Apropos Keith’s post below on the Employee Free Choice Act as a union revenue scheme, we see this piece in the weekend Washington Examiner, “Almost half of top unions have underfunded pension plans“:
Almost half of the nation’s 20 largest unions have pension funds that federal law classifies as “endangered” or in “critical” condition due to being underfunded, an Examiner review of federal actuarial reports shows. Pensions with less than 80 percent of the assets needed to cover present and projected liabilities are considered “endangered,” while those that fall below a 65 percent threshold are classified as “critical” under the Pension Protection Act of 2006. …[snip]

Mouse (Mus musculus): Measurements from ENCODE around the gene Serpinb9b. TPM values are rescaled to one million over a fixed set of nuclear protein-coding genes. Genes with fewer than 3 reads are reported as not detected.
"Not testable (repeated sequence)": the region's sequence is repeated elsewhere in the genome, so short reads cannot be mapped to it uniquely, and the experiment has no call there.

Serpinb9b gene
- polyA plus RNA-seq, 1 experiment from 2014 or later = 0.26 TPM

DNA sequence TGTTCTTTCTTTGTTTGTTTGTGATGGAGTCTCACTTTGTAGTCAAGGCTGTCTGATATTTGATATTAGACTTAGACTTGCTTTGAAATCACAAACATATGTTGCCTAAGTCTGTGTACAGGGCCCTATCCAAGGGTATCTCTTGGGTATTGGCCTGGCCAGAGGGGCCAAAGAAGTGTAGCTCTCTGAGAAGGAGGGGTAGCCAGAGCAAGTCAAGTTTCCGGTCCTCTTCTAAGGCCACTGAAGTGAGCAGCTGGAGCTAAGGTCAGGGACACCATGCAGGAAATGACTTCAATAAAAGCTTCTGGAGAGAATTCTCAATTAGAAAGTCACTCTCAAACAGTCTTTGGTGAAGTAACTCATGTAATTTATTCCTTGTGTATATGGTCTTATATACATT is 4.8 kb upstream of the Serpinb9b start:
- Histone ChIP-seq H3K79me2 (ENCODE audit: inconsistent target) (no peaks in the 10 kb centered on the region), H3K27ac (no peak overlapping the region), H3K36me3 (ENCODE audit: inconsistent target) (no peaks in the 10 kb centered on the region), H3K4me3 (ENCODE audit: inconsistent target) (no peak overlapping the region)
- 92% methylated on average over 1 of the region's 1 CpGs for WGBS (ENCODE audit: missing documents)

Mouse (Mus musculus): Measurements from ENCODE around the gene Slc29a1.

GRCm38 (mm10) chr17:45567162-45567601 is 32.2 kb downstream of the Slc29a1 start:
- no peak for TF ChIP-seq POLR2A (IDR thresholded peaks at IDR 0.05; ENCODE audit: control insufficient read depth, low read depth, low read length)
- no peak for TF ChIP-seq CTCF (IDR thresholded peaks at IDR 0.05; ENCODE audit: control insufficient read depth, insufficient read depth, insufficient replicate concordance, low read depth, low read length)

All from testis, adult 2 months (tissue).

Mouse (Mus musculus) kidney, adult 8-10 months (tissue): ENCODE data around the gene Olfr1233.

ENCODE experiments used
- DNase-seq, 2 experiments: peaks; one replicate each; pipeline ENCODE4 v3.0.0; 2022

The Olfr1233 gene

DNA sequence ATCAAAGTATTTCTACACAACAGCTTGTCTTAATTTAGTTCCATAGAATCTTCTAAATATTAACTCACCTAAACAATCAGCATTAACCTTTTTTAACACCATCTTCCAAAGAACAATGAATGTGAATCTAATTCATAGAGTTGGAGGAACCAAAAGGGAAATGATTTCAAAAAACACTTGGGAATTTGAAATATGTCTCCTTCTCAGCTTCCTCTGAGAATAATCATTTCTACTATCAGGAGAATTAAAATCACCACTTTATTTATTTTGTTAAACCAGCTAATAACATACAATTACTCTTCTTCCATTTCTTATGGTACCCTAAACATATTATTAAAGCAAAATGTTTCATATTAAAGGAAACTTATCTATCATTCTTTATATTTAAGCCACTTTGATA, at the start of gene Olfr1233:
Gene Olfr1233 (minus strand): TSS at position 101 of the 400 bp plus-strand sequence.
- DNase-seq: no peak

Eight of the largest unions have underfunded plans, according to the most recent 5500 reports, including the Service Employees International Union (SEIU), the United Food and Commercial Workers (UFCW), the International Brotherhood of Electrical Workers, the Laborers International Union of Northern America, the International Association of Machinists, the United Brotherhood of Carpenters, the International Union of Operating Engineers, and the National Plumbers Union.
The average union pension has resources to cover only 62 percent of what is owed to participants, according to the Pension Benefit Guarantee Corporation (PBGC).
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